Zuni Tribal Archives/ A:shiwi A:wan Museum and Heritage Center
Curtis Quam (Zuni, NM) is a Museum Technician/ Cultural Educator at the A:shiwi A:wan Museum and Heritage Center. His role in the museum has allowed Curtis to work with community members building ways through a variety of different media to educate youth and interested people about A:shiwi beliefs and history. Established by a small group of Zuni tribal members in 1992, the A:shiwi A:wan Museum and Heritage Center is a Pueblo of Zuni, Tribal Program dedicated to serving the Zuni community with programs and exhibitions that help us reflect on our past and are relevant to our current and future interests. As a tribal museum and heritage center for the Zuni people and by the Zuni people, we work to provide learning experiences that emphasize A:shiwi ways of knowing, as well as exploring modern concepts of knowledge and the transfer of knowledge. We define our institution as an ecomuseum: in harmony with Zuni’s environmental values and dedicated to honoring, cultivating, and nurturing dynamic Zuni culture.
The Wyandotte Nation Cultural Center and Museum first opened in 2016 after several decades of work by a small dedicated group of tribal citizens. The Nation’s heritage department has recently expanded and is embracing an ambitious 5 year plan to bring cultural opportunities to all Wyandotte citizens in NE Oklahoma and across the continent. The museum has recently been accepted to the Museum Assessment Program and the Cultural Center is actively engaged in a multi-institutional effort to digitize historical documents relevant to the Tribe.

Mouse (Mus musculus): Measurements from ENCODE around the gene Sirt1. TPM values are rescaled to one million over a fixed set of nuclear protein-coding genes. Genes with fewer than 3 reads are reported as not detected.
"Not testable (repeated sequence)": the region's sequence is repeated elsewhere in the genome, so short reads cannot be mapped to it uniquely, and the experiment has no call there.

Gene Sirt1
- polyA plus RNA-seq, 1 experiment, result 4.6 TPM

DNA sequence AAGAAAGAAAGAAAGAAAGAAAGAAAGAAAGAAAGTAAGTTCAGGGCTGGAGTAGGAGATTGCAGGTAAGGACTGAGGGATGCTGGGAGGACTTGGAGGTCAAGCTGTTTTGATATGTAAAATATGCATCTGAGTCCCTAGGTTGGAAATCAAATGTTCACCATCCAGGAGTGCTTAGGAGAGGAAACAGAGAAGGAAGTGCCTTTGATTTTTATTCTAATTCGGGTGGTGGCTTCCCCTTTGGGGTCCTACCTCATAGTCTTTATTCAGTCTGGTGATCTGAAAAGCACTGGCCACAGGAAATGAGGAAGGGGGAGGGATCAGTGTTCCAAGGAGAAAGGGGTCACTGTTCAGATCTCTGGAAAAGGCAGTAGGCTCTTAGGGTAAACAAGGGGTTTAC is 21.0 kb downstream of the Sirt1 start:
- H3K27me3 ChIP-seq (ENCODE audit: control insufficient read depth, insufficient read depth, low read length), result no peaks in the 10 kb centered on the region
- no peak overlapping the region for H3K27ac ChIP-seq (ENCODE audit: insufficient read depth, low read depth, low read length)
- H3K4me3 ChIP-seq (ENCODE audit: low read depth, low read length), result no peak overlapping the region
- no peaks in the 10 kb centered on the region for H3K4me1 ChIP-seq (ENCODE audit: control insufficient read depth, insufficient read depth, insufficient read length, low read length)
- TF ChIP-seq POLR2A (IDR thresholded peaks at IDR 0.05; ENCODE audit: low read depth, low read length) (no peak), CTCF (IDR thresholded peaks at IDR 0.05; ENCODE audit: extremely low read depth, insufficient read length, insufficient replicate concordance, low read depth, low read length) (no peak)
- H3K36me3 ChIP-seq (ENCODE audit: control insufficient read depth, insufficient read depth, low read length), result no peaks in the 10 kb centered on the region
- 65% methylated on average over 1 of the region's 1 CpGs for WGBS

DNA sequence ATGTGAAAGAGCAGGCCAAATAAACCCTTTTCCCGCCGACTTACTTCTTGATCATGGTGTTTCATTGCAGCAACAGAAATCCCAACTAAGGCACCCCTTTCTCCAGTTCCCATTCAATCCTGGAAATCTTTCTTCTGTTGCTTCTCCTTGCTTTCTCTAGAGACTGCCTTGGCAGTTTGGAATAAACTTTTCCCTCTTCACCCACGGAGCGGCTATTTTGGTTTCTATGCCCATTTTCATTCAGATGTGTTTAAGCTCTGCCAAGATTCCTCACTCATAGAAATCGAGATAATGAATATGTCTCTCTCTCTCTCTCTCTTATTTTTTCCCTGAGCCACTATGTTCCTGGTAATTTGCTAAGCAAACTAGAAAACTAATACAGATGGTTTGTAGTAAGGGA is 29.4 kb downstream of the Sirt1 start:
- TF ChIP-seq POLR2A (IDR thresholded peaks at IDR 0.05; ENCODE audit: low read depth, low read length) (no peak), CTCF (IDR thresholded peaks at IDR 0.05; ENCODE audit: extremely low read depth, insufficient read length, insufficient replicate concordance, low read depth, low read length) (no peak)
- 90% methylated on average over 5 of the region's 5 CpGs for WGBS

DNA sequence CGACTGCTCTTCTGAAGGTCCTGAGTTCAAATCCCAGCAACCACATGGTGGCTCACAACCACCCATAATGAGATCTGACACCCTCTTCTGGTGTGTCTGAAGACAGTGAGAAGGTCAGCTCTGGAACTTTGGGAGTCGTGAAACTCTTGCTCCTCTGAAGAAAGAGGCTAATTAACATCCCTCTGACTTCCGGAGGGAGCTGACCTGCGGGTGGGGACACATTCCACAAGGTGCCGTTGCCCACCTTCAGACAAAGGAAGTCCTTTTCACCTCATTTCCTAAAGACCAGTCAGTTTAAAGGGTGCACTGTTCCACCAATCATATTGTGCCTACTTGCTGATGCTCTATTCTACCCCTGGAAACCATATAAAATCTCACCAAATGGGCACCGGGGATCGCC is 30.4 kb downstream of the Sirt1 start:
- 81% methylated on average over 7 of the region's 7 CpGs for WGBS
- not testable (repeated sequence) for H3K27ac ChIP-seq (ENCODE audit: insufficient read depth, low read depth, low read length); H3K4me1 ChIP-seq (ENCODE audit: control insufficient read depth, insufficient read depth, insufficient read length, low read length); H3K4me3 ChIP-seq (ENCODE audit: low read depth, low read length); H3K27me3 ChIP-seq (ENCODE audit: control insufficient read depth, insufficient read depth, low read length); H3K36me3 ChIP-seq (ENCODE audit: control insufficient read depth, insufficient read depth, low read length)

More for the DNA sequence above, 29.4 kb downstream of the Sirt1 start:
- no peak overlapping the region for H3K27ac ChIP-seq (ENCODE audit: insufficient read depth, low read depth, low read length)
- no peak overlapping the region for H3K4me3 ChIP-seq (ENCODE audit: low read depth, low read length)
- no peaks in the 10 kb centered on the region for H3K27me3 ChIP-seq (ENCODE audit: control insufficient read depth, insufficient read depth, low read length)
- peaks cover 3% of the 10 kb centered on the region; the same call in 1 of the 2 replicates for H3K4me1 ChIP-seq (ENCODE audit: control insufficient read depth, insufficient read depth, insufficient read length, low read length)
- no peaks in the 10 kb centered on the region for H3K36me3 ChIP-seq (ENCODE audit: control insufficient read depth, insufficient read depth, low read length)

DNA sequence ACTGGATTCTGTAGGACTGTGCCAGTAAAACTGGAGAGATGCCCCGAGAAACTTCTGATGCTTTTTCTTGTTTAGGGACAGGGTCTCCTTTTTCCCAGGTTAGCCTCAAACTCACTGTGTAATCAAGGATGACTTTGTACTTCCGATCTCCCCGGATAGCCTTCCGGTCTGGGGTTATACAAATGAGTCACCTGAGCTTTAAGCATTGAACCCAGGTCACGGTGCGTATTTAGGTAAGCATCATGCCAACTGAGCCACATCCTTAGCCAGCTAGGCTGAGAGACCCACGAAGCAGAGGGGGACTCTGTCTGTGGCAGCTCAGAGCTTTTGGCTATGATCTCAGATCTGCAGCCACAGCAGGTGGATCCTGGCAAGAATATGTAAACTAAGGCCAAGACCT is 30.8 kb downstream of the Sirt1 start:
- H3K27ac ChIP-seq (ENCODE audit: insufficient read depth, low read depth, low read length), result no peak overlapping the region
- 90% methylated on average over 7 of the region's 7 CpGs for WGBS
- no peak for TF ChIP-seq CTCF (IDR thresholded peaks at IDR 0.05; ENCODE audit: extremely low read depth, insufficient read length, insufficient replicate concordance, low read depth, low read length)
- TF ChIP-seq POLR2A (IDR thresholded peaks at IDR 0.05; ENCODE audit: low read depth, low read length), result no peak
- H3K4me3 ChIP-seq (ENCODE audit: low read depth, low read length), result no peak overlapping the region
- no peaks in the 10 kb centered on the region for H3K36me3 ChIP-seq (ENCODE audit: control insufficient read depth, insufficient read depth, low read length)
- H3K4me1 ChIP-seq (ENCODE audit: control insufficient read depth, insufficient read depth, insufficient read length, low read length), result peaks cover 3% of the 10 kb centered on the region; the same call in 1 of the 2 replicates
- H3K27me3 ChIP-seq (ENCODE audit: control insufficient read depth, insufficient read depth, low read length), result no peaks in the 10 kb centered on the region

Beci Wright is a citizen of the Wyandotte Nation. Last year she joined the Cultural Center staff as the tribe’s Cultural Researcher, a new position created to promote and support the continuance of Wyandot(te) history, language, and lifeways. This position allows her to utilize her background in libraries (MLIS from the University of Washington) and education (museum educator, middle school teacher) in addition to encouraging her life-long dream of learning her language. One task she is especially excited about is restructuring and growing the Tribe’s research library and archive. This is also critical to the Nation’s ongoing language revitalization effort as most resources are historical.